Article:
Mill along River Weir and medieval town of Bayeux, Normandy, France
Utah Beach, Normandy, France
PLP-180613P236 - © - Clément Philippe
Marine anchor at Ouistreham in France
Port of Grandcamp-Maisy in France
Normandy American Cemetery and Memorial
coast of Normandy
From Ouistreham to Sainte-Mere-Eglise in 4 days
Hemmed by its beautiful sandy beaches, the Côte de Nacre is fully alive, sincerely welcoming and deeply iconic. A region that attracts visitors from around the world, its landscapes, museums, memorials and military necropolis bears witness to what was the greatest military operation of all time: the Allied Landings in 1944.
From Caen to Utah Beach, here’s a complete 4-day schedule to get to know everything about the history of the US landing.
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CaenSainte Mère Eglise
Upon your arrival in Caen, head first to discover the Memorial, a place of history and reflection on the close links between respect for human rights and the preservation of peace. The building occupies the site of the command bunker of the German General W. Richter who fought the Anglo-Canadian troops on June 6, 1944. Visitors have the opportunity to journey through the collective memory, from 1918 to the present day. After lunch in the centre of Caen, go for a post-meal walk on the beach of Ouistreham or a swim if the weather permits.
In late afternoon, you can explore the Sword and Juno Beach areas where you can visit the Pegasus Memorial. The real Pegasus Bridge, dismantled and replaced on the Orne by a slightly larger version, is now located near the museum which illustrates, through displays and objects that bear witness, the lives of the men under the Occupation and during the Landings. Spend your first night in Caen.
MyTripTailor Advice: Owned by the du Conseil Général du Calvados, Château de Bénouville houses the European Institute of Gardens and Landscapes, a European meeting place and a documentation centre on the theme of gardens. Temporary exhibitions relating to the subject are held regularly.
You leave Caen today for Arromanches. With its beach still dotted with ghostly concrete floats, Arromanches-les-Bains recalls the technical prowess of the Allies in the aftermath of June 6, 1944: the construction, in just a matter of days, of a floating artificial port for the supply of troops. Reinforced after the terrible storm of 19 June 1944 that destroyed the one at Omaha, the artificial port of Arromanches has kept imposing elements, including twenty Phoenix caissons that formed part of the 8km long dam that sealed off the harbour.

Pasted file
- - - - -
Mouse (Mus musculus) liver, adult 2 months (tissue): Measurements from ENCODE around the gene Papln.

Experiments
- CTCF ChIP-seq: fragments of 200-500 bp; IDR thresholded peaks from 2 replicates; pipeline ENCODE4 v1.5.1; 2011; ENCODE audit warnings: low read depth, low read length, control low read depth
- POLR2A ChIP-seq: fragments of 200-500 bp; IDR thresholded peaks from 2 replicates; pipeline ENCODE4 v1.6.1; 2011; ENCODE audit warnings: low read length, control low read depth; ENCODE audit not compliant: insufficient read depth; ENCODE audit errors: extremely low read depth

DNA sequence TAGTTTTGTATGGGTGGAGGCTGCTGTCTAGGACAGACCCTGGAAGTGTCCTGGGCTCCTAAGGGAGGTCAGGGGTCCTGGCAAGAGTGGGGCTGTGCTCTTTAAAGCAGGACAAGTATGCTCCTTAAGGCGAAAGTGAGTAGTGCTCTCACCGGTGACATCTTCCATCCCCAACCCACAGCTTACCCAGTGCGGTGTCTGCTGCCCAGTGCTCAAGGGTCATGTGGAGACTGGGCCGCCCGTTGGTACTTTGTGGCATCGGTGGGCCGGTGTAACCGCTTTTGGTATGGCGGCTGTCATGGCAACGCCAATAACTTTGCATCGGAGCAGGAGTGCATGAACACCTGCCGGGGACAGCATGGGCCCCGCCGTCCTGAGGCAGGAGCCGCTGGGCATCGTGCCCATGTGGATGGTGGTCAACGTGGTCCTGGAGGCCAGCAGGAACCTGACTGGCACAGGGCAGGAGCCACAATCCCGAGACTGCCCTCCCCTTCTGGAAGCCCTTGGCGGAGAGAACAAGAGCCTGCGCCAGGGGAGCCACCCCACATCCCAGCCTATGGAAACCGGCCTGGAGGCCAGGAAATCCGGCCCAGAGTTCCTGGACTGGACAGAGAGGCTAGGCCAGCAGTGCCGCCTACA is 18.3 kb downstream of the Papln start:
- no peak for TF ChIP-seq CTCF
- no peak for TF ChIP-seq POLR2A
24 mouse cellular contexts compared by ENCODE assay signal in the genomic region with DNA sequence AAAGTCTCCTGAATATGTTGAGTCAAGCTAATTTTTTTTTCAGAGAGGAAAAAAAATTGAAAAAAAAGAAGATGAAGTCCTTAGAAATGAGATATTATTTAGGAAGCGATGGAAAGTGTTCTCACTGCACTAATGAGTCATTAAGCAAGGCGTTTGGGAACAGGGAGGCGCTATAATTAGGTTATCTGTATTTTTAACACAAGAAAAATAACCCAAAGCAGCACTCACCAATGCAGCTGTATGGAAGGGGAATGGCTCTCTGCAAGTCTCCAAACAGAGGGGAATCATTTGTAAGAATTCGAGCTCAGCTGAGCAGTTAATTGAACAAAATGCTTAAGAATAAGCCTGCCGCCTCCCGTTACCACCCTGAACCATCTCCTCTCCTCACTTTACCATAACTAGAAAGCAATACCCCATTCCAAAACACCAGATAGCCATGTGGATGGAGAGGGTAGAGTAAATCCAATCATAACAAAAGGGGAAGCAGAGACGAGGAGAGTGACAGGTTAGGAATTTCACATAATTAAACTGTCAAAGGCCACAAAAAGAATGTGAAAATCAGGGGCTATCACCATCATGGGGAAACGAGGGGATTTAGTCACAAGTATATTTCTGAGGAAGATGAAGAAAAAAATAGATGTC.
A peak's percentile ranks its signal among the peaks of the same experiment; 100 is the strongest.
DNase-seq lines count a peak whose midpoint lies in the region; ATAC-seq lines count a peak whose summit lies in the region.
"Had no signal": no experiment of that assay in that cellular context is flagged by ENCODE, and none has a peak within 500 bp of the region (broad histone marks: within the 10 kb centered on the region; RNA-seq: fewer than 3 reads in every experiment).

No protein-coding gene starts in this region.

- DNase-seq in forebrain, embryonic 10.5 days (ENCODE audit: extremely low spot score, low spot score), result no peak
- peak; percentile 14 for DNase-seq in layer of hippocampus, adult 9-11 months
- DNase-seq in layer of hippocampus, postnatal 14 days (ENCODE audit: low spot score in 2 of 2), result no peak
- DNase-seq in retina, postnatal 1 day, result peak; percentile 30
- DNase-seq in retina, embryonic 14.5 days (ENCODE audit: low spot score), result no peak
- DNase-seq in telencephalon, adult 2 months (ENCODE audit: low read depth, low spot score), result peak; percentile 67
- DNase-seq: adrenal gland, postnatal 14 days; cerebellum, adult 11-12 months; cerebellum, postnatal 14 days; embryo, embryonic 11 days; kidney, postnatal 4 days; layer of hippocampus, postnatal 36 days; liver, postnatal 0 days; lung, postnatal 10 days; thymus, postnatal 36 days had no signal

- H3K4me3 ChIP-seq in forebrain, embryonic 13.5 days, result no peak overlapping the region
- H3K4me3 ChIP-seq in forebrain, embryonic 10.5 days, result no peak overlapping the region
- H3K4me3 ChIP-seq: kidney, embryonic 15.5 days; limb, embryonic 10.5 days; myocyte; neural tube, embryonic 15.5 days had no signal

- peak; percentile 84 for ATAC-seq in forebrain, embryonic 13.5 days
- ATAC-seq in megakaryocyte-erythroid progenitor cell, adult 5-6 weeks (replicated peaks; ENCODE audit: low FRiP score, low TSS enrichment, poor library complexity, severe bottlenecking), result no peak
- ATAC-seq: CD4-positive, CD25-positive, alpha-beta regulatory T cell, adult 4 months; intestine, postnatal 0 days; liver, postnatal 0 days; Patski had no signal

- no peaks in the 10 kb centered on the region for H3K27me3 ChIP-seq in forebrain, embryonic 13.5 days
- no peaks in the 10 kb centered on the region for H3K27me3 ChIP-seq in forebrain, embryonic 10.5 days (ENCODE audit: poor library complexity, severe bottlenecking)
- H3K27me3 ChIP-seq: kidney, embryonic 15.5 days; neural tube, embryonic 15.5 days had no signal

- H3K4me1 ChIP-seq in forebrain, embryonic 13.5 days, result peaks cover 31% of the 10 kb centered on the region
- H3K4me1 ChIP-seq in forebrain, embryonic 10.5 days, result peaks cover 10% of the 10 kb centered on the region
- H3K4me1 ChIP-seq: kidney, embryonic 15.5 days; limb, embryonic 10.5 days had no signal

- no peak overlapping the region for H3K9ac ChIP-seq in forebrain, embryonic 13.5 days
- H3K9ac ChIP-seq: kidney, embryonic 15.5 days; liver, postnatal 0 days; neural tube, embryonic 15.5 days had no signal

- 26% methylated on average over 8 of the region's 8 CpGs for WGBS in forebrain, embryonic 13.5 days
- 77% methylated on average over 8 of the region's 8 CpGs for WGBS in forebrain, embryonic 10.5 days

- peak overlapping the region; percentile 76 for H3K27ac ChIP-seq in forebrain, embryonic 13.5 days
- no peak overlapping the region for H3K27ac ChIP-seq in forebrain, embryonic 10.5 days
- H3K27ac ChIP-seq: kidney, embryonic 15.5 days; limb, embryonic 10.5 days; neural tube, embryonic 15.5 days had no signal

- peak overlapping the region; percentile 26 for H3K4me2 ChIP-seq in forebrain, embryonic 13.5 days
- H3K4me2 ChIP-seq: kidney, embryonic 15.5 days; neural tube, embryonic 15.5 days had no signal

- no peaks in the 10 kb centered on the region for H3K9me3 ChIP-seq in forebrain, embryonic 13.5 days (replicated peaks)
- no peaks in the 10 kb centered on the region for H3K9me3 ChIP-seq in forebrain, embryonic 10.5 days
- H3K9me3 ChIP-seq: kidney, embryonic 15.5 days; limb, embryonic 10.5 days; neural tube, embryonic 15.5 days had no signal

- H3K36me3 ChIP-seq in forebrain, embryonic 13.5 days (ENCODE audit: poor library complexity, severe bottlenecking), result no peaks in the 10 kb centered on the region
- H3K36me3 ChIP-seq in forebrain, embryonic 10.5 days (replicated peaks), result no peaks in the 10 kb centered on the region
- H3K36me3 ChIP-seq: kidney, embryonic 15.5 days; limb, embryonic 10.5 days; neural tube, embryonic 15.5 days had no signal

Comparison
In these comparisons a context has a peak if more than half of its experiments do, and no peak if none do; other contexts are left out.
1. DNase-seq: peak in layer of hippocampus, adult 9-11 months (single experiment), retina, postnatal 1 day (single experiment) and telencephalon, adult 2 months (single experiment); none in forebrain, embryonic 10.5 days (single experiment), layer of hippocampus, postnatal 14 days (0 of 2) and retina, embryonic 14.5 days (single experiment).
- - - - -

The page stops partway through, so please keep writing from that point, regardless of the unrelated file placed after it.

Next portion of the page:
Continue proceedings with a visit to the D-Day Museum and watch a screening of the Arromanches 360 ° movie shown in high definition on nine screens. The film The 100 Days of Normandy consists of archive footage of the entire Battle of Normandy. A completely absorbing account of the terrible hours of the conflict. One kilometre further along, on the left, a tarmac road leads to the positions of the powerful German battery Longues-sur-Mer where you can follow an hour-long guided tour before heading to Bayeux to visit its museum-memorial. Spend the night in Bayeux.
MyTripTailor Advice: don’t leave Bayeux without seeing the famous tapestry!
Depart Bayeux on the third day for Omaha Beach, probably the most famous of all the D-Day beaches. The austere and desolate aspect, in its eastern part, of this narrow beach against the backdrop of a bare bank serves to illustrate the tragic and glorious events that took place there on D-Day.
An impressive place of memory, the American cemetery in Colleville-sur-Mer gathers nearly 9,400 perfectly aligned crosses.
Allow around 3 hours to visit these two sites.
Go shopping for a good picnic at Pointe du Hoc where you can spend the afternoon.
You have earned a seafood platter at the small fishing and pleasure port of Grandcamp-Maisy where you should spend the night.
MyTripTailor Advice: At Pointe du Hoc, a moving video, with archive images and veterans’ testimonies, evokes the ranger’s assault on the point.
You leave the small port of Grandcamp for a morning outing to Utah Beach where racehorses are sometimes trained, before heading to the D-Day Landing Museum for a 2-hour tour.
Renovated and re-inaugurated on June 6, 2011, this fascinating museum details, minute by minute, and with great authenticity, the events that unfolded here.
Break for lunch and stroll through the peaceful village of Sainte-Mère-Eglise before going to discover the Airborne Museum followed by the D-Day Experience in St-Côme-du-Mont if your schedule permits.
MyTripTailor Advice: don’t miss, in Sainte-Mère-Eglise, the soldier Steele, still hanging on the church steeple.
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